Paxton threatens to destroy Starfleet Headquarters if aliens won't leave Earth. The Enterprise must shut down the array on Mars, but it is defended well.



(based upon "Star Trek" created by), (created by) | 7 more credits »

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Episode cast overview, first billed only:
Daniel Greaves
Gannet Brooks
Andorian Ambassador Thoris


With T'Pol and Trip hostage, John Frederick Paxton demands that all aliens leave the solar system or else he will destroy Starfleet Headquarters. With that warning and the clock counting, Starfleet orders Archer and the Enterprise to Mars to take out the weapon threatening Earth. Meanwhile, the cloned baby of T'Pol and Trip is getting sicker and time is running out for her as well. Imprisoned, Gannet Brooks reveals to Travis that she is a secret member of Starfleet Intelligence. She has been assigned to find a Terra Prime operative working undercover on the Enterprise. With the clock ticking, the future of the planned Federation lies in the balance. Written by timdalton007

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Release Date:

13 May 2005 (USA)  »

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Did You Know?


This episode was the final one for which Jay Chattaway, a veteran Star Trek composer, scored the music. More than three-fourths of the musicians who performed on this episode's score were the same as those on Chattaway's first Star Trek score, for TNG: "Tin Man". See more »


Dr. Phlox states the human and Vulcan DNA aren't compatible, then later Trip tells T'Pol that Phlox determined it was a flaw with the technique used to combine the DNA and that a human and Vulcan can have a child. They all already know this, since they had a son in season 3, episode 21 (E^2). See more »


Commander T'Pol: Her medical readings appear normal.
John Frederick Paxton: There's nothing normal about it.
Commander Charles 'Trip' Tucker III: She's not an 'it'!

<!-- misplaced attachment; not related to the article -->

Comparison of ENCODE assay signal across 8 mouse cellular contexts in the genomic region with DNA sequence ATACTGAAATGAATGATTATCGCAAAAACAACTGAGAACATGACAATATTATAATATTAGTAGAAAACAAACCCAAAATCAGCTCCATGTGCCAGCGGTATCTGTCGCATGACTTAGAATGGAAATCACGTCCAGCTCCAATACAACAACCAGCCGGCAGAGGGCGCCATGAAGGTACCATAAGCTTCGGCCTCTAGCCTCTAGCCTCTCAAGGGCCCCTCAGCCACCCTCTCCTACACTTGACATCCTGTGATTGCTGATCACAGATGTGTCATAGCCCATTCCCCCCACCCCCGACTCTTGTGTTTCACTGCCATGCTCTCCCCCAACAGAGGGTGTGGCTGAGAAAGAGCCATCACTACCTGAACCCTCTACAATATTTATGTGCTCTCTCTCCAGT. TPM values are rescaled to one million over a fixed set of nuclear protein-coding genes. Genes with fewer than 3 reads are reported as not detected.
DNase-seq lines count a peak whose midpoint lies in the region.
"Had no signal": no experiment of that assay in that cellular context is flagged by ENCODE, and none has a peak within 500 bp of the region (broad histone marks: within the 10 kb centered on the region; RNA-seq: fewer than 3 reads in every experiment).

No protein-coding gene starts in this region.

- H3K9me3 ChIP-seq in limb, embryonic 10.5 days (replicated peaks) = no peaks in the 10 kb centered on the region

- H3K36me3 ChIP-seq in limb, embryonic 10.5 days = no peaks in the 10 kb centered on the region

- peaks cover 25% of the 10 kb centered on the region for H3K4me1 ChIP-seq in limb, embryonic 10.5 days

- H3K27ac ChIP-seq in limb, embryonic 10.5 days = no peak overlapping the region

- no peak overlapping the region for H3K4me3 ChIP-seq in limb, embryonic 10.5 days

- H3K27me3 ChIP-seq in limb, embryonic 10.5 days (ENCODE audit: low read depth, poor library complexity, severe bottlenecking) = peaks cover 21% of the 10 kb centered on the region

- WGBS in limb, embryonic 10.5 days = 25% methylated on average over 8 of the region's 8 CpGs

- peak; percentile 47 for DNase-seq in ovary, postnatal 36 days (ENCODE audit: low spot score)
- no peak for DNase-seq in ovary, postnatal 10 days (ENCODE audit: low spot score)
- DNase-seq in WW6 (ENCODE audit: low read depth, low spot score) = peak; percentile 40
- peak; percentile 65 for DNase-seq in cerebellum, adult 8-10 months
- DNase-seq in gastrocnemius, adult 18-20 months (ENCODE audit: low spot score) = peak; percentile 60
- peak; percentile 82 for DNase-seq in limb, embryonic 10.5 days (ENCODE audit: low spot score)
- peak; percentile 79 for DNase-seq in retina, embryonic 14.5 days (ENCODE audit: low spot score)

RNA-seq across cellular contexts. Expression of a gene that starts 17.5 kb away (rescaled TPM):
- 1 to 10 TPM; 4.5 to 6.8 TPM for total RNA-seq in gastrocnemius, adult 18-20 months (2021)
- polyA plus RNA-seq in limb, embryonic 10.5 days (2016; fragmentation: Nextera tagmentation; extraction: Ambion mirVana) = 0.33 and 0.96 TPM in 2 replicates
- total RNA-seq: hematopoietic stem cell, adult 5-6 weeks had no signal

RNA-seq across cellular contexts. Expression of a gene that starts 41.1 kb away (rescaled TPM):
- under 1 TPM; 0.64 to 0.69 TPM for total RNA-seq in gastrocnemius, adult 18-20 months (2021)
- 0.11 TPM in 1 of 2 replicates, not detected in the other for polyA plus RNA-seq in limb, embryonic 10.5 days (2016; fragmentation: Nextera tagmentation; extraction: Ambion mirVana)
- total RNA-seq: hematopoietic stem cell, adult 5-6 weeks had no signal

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References Odyssey 5 (2002) See more »


Archer's Theme [Enterprise - Music from the Original Television Soundtrack]
Written by Dennis McCarthy
Performed by Dennis McCarthy
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User Reviews

Enterprise hits a home run on it's way out.
27 May 2013 | by (United States) – See all my reviews

In the beginning...

In 2001, I started to watch the series Enterprise because something about the concept intrigued me. I had not gotten into The Next Generation, and I was too busy for DS9. I watched the re-runs of the Original Series when I was a kid, and that was the appeal that led me to Enterprise.

Enterprise debuted around the same time the 9/11 terrorists attacks came. Although the show had been planned months ahead of time, and was hyped throughout the summer of 2001, the show had the misfortune of bad bad timing. Anyone who watches Enterprise now, and wasn't alive or old enough back then probably can't imagine how big of a change that was for even someone such as myself - who at the time taught students how to file forms for government services. But the whole world stopped, and there was little time for the distractions of fictionalized TV. Some of these episodes were canceled, and broadcast during the wee hours of the night. Some came during very important war announcements.

Sometime in late November 2001, a friend who had started watching Enterprise in the beginning as I had, asked if I was able to keep up. When I said that I wasn't, he informed me that UPN - the now defunct network that broadcast the show - was going to air a marathon to get viewers up to speed. I then told my friend that I would forgo the show for its original run, and watch it during its re-run period, because there was no way to get back into it, and judge it fairly.

"And," I said, "this show is going to have a hard time showcasing Science for Peace when most of America is suffering from a blood-lust."

What I didn't know is that those re-runs would never come...

Earlier this year, though, I had a chance to go through the whole series on Amazon Prime. I wasn't impressed. The first two years of the series were a mess. The characters were ill-defined, and sloppily utilized. The situations were banal. And, from the stories that were presented, the writers' interest in science was small.

The third season was at least coherent. The writers gained an interest in some science - the science of war. The Enterprise characters gained characterizations. And - finally! - there was a reason for Trip.

But it was the fatal fourth season that turned in the best episodes. And none better than Terra Prime.

The science dilemma of the show is how science advancements leave people behind. Don't just assume that the victims of advancements are the villains, such as the xenophobe John Frederick Paxton. No, everyone gets victimized for the furtherment of science: from Capt. Archer in DEMONS, the first part of this two episode story; to the very sad exploitation of T'Pol and Trip.

Yes, science is a tool that can be used for good or bad. This was the tale of those got stomped by it.

It's a pity that it took Enterprise four years to come up with a great Sci-Fi story.

(And can you believe they came up with one of the worst televised shows ever in the next installment?)

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